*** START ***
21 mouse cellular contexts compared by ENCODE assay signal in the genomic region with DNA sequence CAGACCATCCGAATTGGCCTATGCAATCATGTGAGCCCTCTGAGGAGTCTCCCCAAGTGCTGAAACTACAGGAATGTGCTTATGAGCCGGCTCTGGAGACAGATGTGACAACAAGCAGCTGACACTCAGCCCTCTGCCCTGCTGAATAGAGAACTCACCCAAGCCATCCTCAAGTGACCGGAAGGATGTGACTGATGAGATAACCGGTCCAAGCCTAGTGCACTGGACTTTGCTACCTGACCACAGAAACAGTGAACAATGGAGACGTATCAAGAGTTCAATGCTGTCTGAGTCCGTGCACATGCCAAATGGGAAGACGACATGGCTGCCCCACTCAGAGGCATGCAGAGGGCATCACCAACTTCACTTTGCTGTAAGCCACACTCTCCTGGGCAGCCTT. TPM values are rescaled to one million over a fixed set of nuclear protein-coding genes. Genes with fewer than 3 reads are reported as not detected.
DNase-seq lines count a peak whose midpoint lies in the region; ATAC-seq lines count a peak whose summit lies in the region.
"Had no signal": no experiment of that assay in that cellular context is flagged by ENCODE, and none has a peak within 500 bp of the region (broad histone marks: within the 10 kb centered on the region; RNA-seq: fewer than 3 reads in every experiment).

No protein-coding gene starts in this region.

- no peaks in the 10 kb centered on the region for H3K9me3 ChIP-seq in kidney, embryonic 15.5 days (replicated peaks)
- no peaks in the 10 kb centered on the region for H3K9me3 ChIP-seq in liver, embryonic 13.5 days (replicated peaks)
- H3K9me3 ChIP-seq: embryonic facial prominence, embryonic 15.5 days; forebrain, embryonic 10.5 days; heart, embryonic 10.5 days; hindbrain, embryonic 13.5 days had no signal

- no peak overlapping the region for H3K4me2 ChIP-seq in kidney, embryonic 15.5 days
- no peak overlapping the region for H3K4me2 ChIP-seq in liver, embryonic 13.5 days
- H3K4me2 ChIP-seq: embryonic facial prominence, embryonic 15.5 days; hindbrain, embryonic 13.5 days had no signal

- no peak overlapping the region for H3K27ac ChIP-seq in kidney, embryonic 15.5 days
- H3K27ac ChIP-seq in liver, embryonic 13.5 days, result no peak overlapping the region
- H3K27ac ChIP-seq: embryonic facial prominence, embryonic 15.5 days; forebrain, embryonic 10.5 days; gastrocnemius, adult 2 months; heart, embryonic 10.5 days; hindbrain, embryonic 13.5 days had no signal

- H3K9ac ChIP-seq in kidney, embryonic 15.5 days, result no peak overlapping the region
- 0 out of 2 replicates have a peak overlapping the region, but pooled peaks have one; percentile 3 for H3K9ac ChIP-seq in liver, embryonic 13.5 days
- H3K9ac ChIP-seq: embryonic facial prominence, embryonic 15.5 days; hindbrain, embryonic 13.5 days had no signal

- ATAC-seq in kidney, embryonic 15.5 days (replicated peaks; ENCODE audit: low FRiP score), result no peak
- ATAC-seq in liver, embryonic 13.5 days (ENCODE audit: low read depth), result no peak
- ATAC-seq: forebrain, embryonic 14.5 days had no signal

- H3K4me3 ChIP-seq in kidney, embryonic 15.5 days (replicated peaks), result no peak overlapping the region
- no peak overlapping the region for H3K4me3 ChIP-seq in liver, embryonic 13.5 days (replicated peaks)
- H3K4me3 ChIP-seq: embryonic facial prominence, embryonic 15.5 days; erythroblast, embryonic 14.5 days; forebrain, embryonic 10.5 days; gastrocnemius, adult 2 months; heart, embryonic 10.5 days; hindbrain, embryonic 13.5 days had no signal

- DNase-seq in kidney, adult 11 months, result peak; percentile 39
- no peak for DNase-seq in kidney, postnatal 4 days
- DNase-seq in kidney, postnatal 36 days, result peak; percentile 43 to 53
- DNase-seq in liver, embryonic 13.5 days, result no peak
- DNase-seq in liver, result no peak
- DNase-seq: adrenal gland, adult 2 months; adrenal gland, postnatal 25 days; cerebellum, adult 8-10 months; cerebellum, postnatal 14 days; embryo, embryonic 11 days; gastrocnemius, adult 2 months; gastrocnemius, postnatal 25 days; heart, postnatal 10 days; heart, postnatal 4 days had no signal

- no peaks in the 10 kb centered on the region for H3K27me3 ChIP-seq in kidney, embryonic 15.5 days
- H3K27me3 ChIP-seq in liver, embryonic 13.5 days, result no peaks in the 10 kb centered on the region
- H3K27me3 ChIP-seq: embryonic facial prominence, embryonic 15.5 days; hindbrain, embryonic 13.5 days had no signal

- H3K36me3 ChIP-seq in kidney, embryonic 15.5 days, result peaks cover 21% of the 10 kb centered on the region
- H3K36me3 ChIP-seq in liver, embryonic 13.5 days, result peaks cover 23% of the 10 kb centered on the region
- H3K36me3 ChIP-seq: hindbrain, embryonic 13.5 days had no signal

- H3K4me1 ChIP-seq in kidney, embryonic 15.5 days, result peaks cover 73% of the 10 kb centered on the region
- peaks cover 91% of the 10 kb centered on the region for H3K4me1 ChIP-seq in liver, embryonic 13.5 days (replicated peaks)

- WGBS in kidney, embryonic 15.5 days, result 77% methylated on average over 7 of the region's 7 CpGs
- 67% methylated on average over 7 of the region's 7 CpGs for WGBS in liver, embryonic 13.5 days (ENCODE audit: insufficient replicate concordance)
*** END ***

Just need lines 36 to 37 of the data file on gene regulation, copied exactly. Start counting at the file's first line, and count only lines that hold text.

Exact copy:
- peaks cover 91% of the 10 kb centered on the region for H3K4me1 ChIP-seq in liver, embryonic 13.5 days (replicated peaks)

- WGBS in kidney, embryonic 15.5 days, result 77% methylated on average over 7 of the region's 7 CpGs